Changing the Cityscape
Game. Set. Match. You flip your left wrist upwards, sending the ball high up into the sky. The height is perfect, and this auspicious ball toss reminds you that you are in control of the game, and this point, potentially the final point, is what it all comes down to. You loop your racket behind and above your head and lob it down, catapulting the fuzzy, yellow sphere with the speed of a bullet right down the T. Ace. The umpire announces: Game, set, and match. You can barely believe your ears, let alone your eyes. You have captured the tournament, you have won the Ivy League 1984 tennis championship, right here on Columbia’s court on upper campus. This is the scene that played in my head when I visited upper campus right before spring break. It was a slow night, and feeling tired, but not quite fatigued enough to head off to the Land of Nod, so my friend and I decided to walk around campus. We quietly made our way up Low Steps, exchanging the occasional remark about the vast expanse of leisure time that lay ahead of us. “I don’t know what I’m gonna do for the next nine days, there’s absolutely nothing to do!” my friend remarked; he was staying on campus.
Upon reaching the foothills of Pupin and Northwest Corner (NWC), the controversial building set on upper campus intended as a model for Columbia’s impending expansion, he mentioned that there used to be tennis courts somewhere in the vicinity. The idea was confirmed a few moments later as lines, of a distinct tennis persuasion, began to make themselves visible on the ground in front of NWC’s campus entrance. When I saw them, something clicked. In times past, this space had functioned as a playground, a social gathering hub where people met, competed, interacted. Today, it has been replaced by a steel and glass structure described by the New York Times as “superb architecture: clean, compact, and perfectly calibrated”.
A similar phenomenon is erupting all over New York City; there exists a clash between those who wish to preserve the existing social fabric of various districts in the city, and those who desire progress, new structures, and economic development. Examples abound, but the Brooklyn Atlantic Yards is one of the best. Wedged between the historic districts of Park Slope, Boerum Hill, Clinton Hill, and Fort Greene, the Brooklyn Atlantic Yards is the target of the Forest City Ratner Corporation, which is looking to construct a modern complex in the area. On the one hand, it means jobs, not just construction, but permanent ones as well; a new, bustling district would signal the end of a declined area that has been lying fallow since Brooklyn’s heyday at the turn of the twentieth century. On the other, it means uprooting the existing social fabric and instituting an entirely new, unprecedented urban dynamic. Property values, for example, will skyrocket in the surrounding areas, forcing residents living in the vicinity to move away. Yet hasn’t this process happened before? Weren’t the Atlantic Yards once a bustling, vibrant middle-class neighborhood?
I have always been a champion of change; preservation is a challenge for me to understand. This case is especially troubling. Brooklyn has always been changing; from the heights of the Roaring Twenties to the depths of the Depression just ten years later. In the ensuing decades, residents rejuvenated the brownstone forests, leading to increased property values once again. Brooklyn was poor, and it was rich. It was occupied by whites, and by blacks. Brooklyn was in decline, and it is now in ascent. Many want change to continue, and many want it stopped.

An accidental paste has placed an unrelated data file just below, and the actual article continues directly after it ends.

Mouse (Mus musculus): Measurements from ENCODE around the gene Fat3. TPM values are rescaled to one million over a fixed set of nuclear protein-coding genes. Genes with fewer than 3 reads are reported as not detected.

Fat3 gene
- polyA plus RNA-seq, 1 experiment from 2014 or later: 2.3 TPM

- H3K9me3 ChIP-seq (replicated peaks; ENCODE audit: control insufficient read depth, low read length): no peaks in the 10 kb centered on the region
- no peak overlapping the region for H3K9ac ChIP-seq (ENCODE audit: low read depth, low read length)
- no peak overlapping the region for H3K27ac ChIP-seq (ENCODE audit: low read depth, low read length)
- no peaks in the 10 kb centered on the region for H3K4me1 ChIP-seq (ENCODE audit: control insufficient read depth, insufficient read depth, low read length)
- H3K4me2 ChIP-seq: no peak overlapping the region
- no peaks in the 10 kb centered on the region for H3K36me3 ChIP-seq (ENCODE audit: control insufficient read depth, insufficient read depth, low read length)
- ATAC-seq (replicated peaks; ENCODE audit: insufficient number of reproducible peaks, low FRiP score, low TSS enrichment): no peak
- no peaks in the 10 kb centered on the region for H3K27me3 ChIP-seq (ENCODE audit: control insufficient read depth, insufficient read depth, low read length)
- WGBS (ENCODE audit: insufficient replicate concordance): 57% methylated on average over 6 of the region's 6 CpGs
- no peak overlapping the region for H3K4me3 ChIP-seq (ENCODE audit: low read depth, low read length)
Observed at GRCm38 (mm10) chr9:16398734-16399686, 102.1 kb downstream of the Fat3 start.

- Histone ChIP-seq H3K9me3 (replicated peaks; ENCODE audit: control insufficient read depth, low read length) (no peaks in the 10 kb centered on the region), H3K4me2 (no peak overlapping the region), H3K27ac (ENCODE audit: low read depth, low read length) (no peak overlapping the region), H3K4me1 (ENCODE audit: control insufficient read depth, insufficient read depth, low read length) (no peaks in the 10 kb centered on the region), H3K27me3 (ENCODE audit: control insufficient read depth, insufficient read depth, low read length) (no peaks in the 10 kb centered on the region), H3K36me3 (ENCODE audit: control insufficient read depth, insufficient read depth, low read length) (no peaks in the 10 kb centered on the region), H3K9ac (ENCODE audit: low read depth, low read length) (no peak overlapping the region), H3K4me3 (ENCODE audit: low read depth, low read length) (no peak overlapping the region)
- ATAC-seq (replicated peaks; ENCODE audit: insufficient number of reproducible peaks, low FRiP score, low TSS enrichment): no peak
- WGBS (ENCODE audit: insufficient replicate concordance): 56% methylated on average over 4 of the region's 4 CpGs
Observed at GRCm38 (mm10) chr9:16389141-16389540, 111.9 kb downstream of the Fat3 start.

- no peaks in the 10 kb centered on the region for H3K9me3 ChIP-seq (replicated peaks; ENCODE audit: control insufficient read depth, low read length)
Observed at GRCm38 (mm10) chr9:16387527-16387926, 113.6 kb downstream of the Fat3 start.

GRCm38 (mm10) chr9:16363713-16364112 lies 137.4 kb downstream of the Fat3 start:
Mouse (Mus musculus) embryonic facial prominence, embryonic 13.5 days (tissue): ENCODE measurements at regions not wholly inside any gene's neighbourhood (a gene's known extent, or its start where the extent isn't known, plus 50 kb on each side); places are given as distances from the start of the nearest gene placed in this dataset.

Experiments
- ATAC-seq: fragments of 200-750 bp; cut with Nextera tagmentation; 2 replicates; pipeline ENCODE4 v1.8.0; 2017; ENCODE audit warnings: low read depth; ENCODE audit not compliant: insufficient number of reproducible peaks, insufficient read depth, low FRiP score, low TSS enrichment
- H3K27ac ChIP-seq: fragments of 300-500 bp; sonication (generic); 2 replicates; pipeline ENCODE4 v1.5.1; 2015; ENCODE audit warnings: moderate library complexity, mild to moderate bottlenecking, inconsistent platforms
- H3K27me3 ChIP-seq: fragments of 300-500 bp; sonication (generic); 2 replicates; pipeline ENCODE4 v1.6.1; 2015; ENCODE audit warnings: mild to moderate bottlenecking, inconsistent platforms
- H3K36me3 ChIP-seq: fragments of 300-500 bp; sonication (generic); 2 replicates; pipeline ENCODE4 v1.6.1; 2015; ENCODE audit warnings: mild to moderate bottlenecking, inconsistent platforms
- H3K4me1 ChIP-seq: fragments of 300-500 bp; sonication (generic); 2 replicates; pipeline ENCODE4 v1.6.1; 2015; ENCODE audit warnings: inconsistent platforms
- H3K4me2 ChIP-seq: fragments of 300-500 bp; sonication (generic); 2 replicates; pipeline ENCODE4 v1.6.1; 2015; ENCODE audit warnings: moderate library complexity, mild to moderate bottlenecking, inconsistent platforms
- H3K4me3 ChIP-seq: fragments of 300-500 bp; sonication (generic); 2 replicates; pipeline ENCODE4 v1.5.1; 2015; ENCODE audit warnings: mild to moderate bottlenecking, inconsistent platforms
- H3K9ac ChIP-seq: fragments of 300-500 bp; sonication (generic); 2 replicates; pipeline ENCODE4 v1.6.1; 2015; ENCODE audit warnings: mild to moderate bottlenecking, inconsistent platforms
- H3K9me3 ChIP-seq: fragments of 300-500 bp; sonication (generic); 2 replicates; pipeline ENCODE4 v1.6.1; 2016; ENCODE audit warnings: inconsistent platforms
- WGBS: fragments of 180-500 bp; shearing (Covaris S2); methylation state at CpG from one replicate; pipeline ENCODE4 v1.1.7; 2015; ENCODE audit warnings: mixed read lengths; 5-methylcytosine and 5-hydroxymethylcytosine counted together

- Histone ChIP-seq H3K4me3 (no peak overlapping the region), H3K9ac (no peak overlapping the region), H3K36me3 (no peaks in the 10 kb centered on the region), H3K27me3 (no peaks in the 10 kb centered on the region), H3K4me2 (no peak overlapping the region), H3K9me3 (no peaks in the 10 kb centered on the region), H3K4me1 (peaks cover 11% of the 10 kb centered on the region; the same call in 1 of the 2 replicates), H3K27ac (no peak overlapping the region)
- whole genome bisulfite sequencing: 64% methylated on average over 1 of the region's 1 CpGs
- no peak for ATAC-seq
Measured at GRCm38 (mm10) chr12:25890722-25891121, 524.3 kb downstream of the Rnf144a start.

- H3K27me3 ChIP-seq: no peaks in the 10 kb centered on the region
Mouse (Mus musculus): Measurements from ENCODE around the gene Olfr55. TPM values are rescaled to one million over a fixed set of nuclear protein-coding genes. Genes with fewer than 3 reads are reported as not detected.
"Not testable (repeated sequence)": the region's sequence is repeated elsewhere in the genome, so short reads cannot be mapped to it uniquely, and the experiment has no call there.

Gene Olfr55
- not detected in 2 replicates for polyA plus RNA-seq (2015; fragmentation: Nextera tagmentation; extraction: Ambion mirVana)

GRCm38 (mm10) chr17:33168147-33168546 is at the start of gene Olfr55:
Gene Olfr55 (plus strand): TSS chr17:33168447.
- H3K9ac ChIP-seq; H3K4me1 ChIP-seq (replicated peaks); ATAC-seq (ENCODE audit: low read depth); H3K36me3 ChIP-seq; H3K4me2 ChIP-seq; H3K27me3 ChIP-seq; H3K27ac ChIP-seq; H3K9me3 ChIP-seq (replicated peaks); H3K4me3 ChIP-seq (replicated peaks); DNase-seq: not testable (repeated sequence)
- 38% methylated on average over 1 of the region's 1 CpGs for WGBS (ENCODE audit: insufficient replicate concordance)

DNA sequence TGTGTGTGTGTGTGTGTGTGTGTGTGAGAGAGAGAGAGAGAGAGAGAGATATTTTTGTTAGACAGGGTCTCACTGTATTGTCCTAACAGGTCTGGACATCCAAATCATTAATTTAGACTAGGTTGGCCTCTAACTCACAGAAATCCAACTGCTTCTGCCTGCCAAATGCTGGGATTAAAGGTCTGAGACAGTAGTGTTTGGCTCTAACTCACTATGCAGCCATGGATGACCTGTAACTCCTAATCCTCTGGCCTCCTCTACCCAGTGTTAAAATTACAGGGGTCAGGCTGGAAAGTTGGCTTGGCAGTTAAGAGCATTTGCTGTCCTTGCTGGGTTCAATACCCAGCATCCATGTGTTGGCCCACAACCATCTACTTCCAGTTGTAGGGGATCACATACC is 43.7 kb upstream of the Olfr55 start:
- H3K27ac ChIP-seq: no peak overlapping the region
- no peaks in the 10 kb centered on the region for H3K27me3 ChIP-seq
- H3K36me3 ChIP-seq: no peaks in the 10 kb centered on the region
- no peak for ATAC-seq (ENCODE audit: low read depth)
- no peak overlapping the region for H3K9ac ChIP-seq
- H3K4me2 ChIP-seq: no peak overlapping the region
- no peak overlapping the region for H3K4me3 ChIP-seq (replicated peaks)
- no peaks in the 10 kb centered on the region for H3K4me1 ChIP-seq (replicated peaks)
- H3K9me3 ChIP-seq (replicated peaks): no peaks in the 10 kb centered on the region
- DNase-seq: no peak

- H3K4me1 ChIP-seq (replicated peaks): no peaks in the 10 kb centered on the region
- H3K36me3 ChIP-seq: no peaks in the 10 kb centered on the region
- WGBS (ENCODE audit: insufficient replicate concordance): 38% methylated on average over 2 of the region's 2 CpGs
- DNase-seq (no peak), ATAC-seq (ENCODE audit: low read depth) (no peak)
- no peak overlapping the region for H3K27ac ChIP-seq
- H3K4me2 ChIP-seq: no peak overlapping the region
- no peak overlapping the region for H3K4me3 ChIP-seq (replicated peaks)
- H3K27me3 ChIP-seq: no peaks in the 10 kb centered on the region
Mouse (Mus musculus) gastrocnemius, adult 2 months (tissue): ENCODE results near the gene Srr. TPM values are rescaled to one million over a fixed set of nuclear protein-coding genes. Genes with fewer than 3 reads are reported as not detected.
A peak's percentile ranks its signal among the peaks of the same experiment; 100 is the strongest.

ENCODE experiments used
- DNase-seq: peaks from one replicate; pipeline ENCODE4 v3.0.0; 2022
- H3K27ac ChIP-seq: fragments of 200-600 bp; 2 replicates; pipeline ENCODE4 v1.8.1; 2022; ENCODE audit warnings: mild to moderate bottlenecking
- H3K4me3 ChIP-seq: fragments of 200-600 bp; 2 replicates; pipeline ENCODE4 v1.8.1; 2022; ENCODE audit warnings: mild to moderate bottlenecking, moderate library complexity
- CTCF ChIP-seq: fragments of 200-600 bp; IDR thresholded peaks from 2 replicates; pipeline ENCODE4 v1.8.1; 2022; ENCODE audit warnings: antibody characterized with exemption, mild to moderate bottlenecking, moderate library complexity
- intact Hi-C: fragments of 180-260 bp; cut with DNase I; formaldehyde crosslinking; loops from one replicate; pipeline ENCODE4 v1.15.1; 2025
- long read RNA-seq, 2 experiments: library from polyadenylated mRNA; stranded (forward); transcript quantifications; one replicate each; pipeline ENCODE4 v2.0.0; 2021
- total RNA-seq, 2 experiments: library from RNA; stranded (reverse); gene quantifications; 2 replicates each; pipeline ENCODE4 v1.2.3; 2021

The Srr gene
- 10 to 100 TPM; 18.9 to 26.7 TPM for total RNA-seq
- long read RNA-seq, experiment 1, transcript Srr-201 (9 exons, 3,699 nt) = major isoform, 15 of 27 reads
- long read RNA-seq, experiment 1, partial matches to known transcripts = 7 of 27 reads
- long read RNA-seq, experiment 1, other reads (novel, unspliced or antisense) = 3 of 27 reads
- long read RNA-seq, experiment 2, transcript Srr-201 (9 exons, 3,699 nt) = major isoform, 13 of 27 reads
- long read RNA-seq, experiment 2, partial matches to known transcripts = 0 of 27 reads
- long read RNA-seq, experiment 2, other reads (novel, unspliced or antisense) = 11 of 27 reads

Yet why have those who desire the preservation of urban communities chosen today’s buildings, today’s social fabric, today’s urban dynamic to freeze in time? Why wasn’t the Long Island Railroad Station preserved, or the tenants who lived in the area in the 19th century, or the trees and grasses and animals before them? The Atlantic yards district today is not what it was twenty years ago, one hundred years ago, one thousand years ago. The question begs itself to be asked: why should it remain the same twenty years from now, one hundred years from now, one thousand years from now?
The predicament facing the Atlantic Yards has resonances throughout the city. Just a few blocks from my room here at Columbia, the university is engaged in a bitter legal battle with residents and businesses in the future site of the expanded Manhattanville campus. This issue has polarized residents, students, and citizens. Do we move forward, or do we hold on to the past? The Bloomberg administration has been actively supporting development projects, but with mayoral elections coming up later this year, the new administration will have to take up the burden of striking a balance between progress and preservation.
Such a balance is not very difficult to achieve. Change does not have to rend existing communities; it does not have to force rents into our city. Awareness of social issues involved with development is key, but there must also be a sustained effort by both residents and the city administration for increased participation in the planning process. There is no questioning the fact that the face of our city is always changing. The real question is: how will we proceed from here? Change should happen, but it must be an organic process.